[Crossref]

S. E. Derenzo, W.-S. Choong, and W. W. Moses, “Fundamental limits of scintillation detector timing precision,” Phys. Med. Biol. 59(13), 3261–3286 (2014).
[Crossref] [PubMed]

E. Roncali, J. P. Schmall, V. Viswanath, E. Berg, and S. R. Cherry, “Predicting the timing properties of phosphor-coated scintillators using Monte Carlo light transport simulation,” Phys. Med. Biol. 59(8), 2023–2039 (2014).
[Crossref] [PubMed]

2013 (2)

P. Lecoq, E. Auffray, and A. Knapitsch, “How photonic crystals can improve the timing resolution of scintillators,” IEEE Trans. Nucl. Sci. 60(3), 1653–1657 (2013).
[Crossref]

E. Roncali and S. R. Cherry, “Simulation of light transport in scintillators based on 3D characterization of crystal surfaces,” Phys. Med. Biol. 58(7), 2185–2198 (2013).
[Crossref] [PubMed]

2012 (2)

P. Lecoq, “New approaches to improve timing resolution in scintillators,” IEEE Trans. Nucl. Sci. 59(5), 2313–2318 (2012).
[Crossref]

S. Seifert, J. H. L. Steenbergen, H. T. Dam, and D. R. Schaart, “Accurate measurement of the rise and decay times of fast scintillators with solid state photon counters,” J. Instrum. 7(9), P09004 (2012).
[Crossref]

2011 (2)

V. Ch. Spanoudaki and C. S. Levin, “Investigating the temporal resolution limits of scintillation detection from pixellated elements: comparison between experiment and simulation,” Phys. Med. Biol. 56(3), 735–756 (2011).
[Crossref] [PubMed]

M. Conti, “Focus on time-of-flight PET: the benefits of improved time resolution,” Eur. J. Nucl. Med. Mol. Imaging 38(6), 1147–1157 (2011).
[Crossref] [PubMed]

2010 (1)

P. Lecoq, E. Auffray, S. Brunner, H. Hillemanns, P. Jarron, A. Knapitsch, T. Meyer, and F. Powolny, “Factors influencing time resolution of scintillators and ways to improve them,” IEEE Trans. Nucl. Sci. 57(5), 2411–2416 (2010).
[Crossref]

2009 (1)

M. Conti, L. Eriksson, H. Rothfuss, and C. L. Melcher, “Comparison of fast scintillators with TOF PET potential,” IEEE Trans. Nucl. Sci. 56(3), 926–933 (2009).
[Crossref]

2008 (4)

T. K. Lewellen, “Recent developments in PET detector technology,” Phys. Med. Biol. 53(17), R287–R317 (2008).
[Crossref] [PubMed]

J. S. Karp, S. Surti, M. E. Daube-Witherspoon, and G. Muehllehner, “Benefit of time-of-flight in PET: experimental and clinical results,” J. Nucl. Med. 49(3), 462–470 (2008).
[Crossref] [PubMed]

E. Testa, M. Bajard, M. Chevallier, D. Dauvergne, F. Le Foulher, N. Freud, J. Letang, J. Poizat, C. Ray, and M. Testa, “Dose profiling monitoring with carbon ions by means of prompt-gamma measurements,” Nucl. Instrum. Methods Phys. Res. B 267(6), 993–996 (2008).

M. Janecek and W. W. Moses, “Optical reflectance measurements for commonly used reflectors,” IEEE Trans. Nucl. Sci. 55(4), 2432–2437 (2008).
[Crossref]

2007 (1)

D. Renker, “New trends of photodetectors,” Nucl. Instrum. Methods Phys. Res. A 571(1-2), 1–6 (2007).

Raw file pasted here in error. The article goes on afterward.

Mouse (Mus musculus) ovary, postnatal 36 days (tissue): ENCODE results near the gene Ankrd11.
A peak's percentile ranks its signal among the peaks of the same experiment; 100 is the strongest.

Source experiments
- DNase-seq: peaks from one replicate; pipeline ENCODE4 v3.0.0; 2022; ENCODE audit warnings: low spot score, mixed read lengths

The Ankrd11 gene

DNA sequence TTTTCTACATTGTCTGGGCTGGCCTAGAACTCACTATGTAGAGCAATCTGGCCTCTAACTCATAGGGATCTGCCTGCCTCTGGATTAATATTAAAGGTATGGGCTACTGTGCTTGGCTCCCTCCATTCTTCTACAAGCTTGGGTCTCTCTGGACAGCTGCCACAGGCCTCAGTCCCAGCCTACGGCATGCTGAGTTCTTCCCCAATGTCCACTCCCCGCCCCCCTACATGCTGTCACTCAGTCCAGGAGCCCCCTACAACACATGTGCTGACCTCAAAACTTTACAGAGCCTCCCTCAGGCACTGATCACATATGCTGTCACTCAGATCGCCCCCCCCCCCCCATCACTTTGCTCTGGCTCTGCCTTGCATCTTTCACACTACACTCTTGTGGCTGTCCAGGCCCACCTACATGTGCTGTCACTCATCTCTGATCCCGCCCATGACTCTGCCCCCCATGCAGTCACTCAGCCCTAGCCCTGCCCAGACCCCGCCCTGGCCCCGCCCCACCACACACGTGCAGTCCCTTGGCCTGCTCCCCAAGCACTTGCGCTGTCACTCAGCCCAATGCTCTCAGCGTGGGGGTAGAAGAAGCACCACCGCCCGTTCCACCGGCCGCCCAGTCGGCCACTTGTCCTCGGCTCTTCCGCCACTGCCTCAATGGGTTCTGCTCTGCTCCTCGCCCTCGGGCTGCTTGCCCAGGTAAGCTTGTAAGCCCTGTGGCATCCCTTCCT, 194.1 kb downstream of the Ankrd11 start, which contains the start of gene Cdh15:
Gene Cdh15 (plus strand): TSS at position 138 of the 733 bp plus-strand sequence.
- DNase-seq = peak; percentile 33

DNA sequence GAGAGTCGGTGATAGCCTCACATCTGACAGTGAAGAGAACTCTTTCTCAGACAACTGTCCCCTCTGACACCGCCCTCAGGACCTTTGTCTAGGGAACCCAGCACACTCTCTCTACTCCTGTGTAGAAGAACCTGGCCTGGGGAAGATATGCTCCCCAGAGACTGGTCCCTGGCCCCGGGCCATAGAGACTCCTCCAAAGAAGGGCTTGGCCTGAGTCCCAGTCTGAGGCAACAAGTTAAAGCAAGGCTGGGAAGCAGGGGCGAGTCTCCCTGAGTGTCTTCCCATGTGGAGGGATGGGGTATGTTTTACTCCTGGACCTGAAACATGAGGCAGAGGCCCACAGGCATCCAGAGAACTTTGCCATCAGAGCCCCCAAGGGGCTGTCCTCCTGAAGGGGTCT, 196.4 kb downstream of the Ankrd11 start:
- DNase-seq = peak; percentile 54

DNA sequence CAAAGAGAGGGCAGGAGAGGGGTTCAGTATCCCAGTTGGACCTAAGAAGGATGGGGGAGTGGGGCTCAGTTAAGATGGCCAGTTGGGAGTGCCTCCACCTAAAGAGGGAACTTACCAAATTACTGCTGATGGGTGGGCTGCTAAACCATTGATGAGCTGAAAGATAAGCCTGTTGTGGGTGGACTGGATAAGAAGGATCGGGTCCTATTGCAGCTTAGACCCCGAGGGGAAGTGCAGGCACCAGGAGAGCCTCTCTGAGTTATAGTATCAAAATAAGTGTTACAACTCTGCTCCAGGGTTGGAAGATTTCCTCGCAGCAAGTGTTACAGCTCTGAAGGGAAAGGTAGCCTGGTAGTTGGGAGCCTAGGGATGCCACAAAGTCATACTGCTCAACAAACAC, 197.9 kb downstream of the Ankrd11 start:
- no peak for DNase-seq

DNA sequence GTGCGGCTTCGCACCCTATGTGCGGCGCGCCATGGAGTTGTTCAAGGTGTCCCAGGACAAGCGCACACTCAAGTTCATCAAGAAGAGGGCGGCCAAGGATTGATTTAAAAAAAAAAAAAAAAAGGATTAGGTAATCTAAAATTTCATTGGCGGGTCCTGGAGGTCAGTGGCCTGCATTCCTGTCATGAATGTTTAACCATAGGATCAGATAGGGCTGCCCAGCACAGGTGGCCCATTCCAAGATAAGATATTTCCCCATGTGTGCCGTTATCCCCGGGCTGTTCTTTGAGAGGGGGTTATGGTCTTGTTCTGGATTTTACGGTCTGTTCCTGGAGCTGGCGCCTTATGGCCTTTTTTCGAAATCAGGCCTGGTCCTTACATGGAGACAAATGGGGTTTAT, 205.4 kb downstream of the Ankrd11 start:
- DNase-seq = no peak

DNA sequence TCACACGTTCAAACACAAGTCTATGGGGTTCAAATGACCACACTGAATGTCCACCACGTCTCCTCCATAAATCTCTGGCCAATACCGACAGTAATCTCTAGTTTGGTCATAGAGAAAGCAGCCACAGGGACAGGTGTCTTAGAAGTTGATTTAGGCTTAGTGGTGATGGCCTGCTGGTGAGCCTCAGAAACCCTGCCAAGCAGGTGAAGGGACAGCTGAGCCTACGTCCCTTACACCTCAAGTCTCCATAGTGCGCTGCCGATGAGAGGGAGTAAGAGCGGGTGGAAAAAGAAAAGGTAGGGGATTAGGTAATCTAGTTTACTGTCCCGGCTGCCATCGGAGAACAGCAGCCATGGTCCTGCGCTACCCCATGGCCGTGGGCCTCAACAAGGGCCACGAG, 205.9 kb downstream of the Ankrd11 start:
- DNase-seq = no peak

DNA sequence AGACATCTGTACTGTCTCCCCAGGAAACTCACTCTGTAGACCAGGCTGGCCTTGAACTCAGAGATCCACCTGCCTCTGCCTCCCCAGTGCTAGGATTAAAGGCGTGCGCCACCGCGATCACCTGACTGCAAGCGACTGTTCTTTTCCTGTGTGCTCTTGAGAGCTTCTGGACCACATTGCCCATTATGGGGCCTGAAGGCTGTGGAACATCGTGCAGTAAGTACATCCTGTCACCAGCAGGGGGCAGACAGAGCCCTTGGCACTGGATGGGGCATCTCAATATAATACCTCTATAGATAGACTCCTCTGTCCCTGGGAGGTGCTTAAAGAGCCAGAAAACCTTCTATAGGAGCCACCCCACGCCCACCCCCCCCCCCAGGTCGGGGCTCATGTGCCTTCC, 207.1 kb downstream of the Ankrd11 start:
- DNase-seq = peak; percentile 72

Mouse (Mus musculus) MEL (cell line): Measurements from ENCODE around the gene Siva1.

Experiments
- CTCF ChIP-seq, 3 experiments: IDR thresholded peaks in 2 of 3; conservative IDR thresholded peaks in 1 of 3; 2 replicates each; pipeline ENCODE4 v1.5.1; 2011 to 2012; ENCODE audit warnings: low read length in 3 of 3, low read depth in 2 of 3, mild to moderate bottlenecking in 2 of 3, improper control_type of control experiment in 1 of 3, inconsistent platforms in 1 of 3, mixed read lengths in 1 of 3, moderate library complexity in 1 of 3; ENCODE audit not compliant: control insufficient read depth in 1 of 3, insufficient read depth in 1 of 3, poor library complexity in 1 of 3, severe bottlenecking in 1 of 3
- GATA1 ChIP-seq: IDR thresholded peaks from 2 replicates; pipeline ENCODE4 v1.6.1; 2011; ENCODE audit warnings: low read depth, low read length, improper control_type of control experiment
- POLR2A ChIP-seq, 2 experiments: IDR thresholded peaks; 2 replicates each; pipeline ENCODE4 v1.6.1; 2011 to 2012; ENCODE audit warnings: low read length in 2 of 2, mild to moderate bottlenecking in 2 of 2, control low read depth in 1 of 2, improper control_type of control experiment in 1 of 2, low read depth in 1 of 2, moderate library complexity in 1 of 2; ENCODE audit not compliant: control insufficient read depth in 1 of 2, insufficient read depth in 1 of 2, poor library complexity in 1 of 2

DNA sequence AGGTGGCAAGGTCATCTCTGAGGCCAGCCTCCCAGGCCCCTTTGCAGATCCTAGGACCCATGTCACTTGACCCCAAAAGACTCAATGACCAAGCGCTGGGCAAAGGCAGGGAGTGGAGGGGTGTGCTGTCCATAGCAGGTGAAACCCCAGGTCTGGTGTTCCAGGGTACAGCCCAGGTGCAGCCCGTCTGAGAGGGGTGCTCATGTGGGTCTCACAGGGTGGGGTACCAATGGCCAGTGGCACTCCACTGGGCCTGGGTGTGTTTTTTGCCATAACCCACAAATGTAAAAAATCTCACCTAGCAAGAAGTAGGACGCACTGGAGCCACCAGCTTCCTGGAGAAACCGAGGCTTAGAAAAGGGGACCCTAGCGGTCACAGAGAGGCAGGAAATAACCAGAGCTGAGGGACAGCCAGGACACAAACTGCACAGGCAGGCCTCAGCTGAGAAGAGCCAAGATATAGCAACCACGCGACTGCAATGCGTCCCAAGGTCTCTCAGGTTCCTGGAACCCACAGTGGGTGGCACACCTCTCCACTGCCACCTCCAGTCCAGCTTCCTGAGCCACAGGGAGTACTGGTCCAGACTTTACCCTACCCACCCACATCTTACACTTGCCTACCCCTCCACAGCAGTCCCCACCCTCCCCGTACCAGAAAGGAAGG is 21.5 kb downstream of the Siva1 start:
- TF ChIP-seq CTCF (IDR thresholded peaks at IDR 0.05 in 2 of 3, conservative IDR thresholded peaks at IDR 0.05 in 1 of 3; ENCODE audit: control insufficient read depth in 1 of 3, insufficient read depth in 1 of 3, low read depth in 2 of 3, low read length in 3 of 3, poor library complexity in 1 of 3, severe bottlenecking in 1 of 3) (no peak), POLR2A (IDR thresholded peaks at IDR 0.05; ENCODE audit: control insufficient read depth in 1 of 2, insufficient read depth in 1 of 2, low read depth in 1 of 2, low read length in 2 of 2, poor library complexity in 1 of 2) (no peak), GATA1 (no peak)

[Crossref]

2004 (2)

Q. Fang, T. Papaioannou, J. A. Jo, R. Vaitha, K. Shastry, and L. Marcu, “Time-domain laser-induced fluorescence spectroscopy apparatus for clinical diagnosis,” Rev. Sci. Instrum. 75(1), 151–162 (2004).
[Crossref]

H. Rothfuss, M. Casey, M. Conti, N. Doshi, L. Eriksson, and M. Schmand, “Monte Carlo simulation study of LSO crystals,” IEEE Trans. Nucl. Sci. 51(3), 770–774 (2004).
[Crossref]

2003 (1)

W. W. Moses, “Time-of-flight in PET revisited,” IEEE Trans. Nucl. Sci. 50(5), 1325–1330 (2003).
[Crossref]

1999 (1)

W. W. Moses and S. E. Derenzo, “Prospects for time-of-flight PET using LSO scintillator,” IEEE Trans. Nucl. Sci. 46(3), 474–478 (1999).
[Crossref]

1998 (1)

T. K. Lewellen, “Time-of-flight PET,” Semin. Nucl. Med. 28(3), 268–275 (1998).
[Crossref] [PubMed]

1965 (1)

L. G. Hyman, “Time resolution of photomultiplier systems,” Rev. Sci. Instrum. 36(2), 193–196 (1965).
[Crossref]

Auffray, E.

P. Lecoq, E. Auffray, and A. Knapitsch, “How photonic crystals can improve the timing resolution of scintillators,” IEEE Trans. Nucl. Sci. 60(3), 1653–1657 (2013).
[Crossref]

P. Lecoq, E. Auffray, S. Brunner, H. Hillemanns, P. Jarron, A. Knapitsch, T. Meyer, and F. Powolny, “Factors influencing time resolution of scintillators and ways to improve them,” IEEE Trans. Nucl. Sci. 57(5), 2411–2416 (2010).
[Crossref]

Bajard, M.

E. Testa, M. Bajard, M. Chevallier, D. Dauvergne, F. Le Foulher, N. Freud, J. Letang, J. Poizat, C. Ray, and M. Testa, “Dose profiling monitoring with carbon ions by means of prompt-gamma measurements,” Nucl. Instrum. Methods Phys. Res. B 267(6), 993–996 (2008).

Berg, E.

E. Roncali, J. P. Schmall, V. Viswanath, E. Berg, and S. R. Cherry, “Predicting the timing properties of phosphor-coated scintillators using Monte Carlo light transport simulation,” Phys. Med. Biol. 59(8), 2023–2039 (2014).
[Crossref] [PubMed]

Brunner, S.

P. Lecoq, E. Auffray, S. Brunner, H. Hillemanns, P. Jarron, A. Knapitsch, T. Meyer, and F. Powolny, “Factors influencing time resolution of scintillators and ways to improve them,” IEEE Trans. Nucl. Sci. 57(5), 2411–2416 (2010).
[Crossref]

Brunner, S. E.

S. E. Brunner, L. Gruber, J. Marton, K. Suzuki, and A. Hirtl, “Studies on the Cherenkov effect for improved timing resolution of TOF-PET,” IEEE Trans. Nucl. Sci. 61(1), 443–447 (2014).
[Crossref]

Casey, M.

H. Rothfuss, M. Casey, M. Conti, N. Doshi, L. Eriksson, and M. Schmand, “Monte Carlo simulation study of LSO crystals,” IEEE Trans. Nucl. Sci. 51(3), 770–774 (2004).
[Crossref]

Cherry, S. R.

E. Roncali, J. P. Schmall, V. Viswanath, E. Berg, and S. R. Cherry, “Predicting the timing properties of phosphor-coated scintillators using Monte Carlo light transport simulation,” Phys. Med. Biol. 59(8), 2023–2039 (2014).
[Crossref] [PubMed]